Sue Perkins starts her journey in Tokyo, home to 36 million people. She trains with a female sumo wrestling team and meets a family who live with robots.
Sue Perkins starts her journey in Tokyo, Japan's glittering capital city and home to 36 million people. She finds a nation caught between the demands of a hi-tech future and the pull of a traditional past, where people work long hours but struggle to find time for love and relationships. Birth rates are falling and the population is shrinking. What does the future hold for this resilient and innovative country?
Japan will host the next Olympic Games, but the country's most traditional sport is still stuck in the Dark Ages when it comes to equality. Sue trains with a female sumo wrestling team trying to bring change to this male-dominated sport.
After a night in a robot hotel, Sue visits a family who live with robots, helping out with household tasks like homework and bedtime stories. Sue falls in love with Aibo, the robot dog.
Outside Tokyo, in the shadow of Mount Fuji, Sue takes part in Hell Camp, Japan's toughest business school. Here she sees how Japan’s strict corporate culture has created some of the world's most successful companies, with its traditional values of hard work and discipline.
But this commitment to work comes at a cost. Back in the city Sue meets Rina, a beautiful twentysomething taking part in the latest craze: a solo-wedding. Young women, concerned that they will never marry, are paying to have all the trimmings of the special day - hair, make-up and a big dress - but with no husband. Professional photographs are uploaded to social media.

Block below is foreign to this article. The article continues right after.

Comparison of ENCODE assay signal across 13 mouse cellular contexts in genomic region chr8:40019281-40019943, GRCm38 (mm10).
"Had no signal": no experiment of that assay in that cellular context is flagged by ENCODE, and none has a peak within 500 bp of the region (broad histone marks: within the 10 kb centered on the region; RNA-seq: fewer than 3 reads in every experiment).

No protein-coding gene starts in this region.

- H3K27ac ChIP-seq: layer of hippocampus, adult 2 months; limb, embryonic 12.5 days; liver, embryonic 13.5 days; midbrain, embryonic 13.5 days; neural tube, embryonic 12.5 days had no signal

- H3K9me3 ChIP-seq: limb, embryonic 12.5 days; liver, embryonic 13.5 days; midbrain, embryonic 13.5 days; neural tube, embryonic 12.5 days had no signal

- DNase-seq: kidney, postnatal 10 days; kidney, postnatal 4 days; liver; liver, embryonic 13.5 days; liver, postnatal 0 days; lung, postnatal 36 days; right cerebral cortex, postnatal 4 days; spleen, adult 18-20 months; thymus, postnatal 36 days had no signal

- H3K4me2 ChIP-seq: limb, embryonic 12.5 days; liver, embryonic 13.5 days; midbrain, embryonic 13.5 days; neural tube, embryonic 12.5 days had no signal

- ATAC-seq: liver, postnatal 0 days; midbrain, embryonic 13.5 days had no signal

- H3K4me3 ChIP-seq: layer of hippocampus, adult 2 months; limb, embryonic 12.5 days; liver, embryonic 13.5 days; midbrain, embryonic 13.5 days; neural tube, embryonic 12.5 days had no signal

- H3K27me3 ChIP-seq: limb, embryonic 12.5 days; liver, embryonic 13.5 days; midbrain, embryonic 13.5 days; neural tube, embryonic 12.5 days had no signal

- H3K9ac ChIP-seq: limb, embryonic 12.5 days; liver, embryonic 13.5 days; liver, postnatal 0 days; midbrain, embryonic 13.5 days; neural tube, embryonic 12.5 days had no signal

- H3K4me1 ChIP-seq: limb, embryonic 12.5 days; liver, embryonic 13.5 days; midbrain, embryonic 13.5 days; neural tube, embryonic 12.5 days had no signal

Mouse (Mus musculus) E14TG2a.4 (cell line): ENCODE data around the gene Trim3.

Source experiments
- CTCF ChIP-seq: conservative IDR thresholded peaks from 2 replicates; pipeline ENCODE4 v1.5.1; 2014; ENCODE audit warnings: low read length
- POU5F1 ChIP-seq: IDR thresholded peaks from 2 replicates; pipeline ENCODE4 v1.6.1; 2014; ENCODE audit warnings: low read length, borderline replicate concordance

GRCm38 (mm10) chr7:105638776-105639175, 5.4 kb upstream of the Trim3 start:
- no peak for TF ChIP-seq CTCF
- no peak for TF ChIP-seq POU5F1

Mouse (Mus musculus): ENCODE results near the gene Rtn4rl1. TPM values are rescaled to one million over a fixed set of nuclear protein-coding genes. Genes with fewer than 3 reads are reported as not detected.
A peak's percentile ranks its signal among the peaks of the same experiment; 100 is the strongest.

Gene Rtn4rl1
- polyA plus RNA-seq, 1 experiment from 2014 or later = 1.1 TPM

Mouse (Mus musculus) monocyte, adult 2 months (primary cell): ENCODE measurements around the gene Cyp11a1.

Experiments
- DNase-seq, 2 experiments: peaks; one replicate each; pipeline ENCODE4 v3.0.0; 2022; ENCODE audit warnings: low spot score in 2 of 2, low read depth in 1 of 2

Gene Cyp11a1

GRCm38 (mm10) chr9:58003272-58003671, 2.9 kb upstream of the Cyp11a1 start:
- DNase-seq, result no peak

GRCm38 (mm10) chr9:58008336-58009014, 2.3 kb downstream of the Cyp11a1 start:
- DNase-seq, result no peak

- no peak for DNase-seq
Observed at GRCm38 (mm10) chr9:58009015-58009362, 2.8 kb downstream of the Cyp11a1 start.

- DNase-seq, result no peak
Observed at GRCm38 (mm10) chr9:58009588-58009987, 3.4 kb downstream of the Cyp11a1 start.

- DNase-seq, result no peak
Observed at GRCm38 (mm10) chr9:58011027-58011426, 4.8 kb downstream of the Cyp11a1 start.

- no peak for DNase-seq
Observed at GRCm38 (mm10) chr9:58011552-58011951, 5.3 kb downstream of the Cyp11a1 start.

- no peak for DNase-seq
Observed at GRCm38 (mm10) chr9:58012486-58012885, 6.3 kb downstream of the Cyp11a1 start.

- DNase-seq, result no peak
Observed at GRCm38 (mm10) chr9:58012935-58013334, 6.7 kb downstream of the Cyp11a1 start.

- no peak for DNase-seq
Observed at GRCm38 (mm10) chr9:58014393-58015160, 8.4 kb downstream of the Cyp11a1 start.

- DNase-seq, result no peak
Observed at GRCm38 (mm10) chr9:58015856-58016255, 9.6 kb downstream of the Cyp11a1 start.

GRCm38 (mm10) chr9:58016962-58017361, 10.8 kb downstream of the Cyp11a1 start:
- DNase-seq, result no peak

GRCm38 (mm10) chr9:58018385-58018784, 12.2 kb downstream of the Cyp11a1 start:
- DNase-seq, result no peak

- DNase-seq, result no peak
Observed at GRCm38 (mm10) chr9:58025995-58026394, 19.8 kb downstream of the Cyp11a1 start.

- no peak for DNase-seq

Kawaii, or cuteness, is big in Japan and Pop Idol is a cultural phenomenon - a huge industry of manufactured girl bands. Sue goes to a Pop Idol gig in downtown Tokyo and is surprised to find that the audience is made up of middle-aged men in suits.
Later, Sue leaves Tokyo in search of a different side of Japan. The landscape outside the city is a revelation - forests, mountains and islands. In the sacred Kii mountains of Wakayama Prefecture, she has a go at shinrin-yoku or forest bathing. The Japanese believe that spending quiet time among the trees is good for body and soul.
The Japanese are a nation of nature worshippers. Sue joins pilgrims at a Shinto festival celebrating the autumn leaves. At the base of a sacred waterfall, she meets a priest who tells her that Japanese culture is all about finding harmony with nature.
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|Series Producer||Vicky Hinners|
|Executive Producer||Steve Robinson|
|Executive Producer||Jamie Balment|
|Production Company||Folk Films|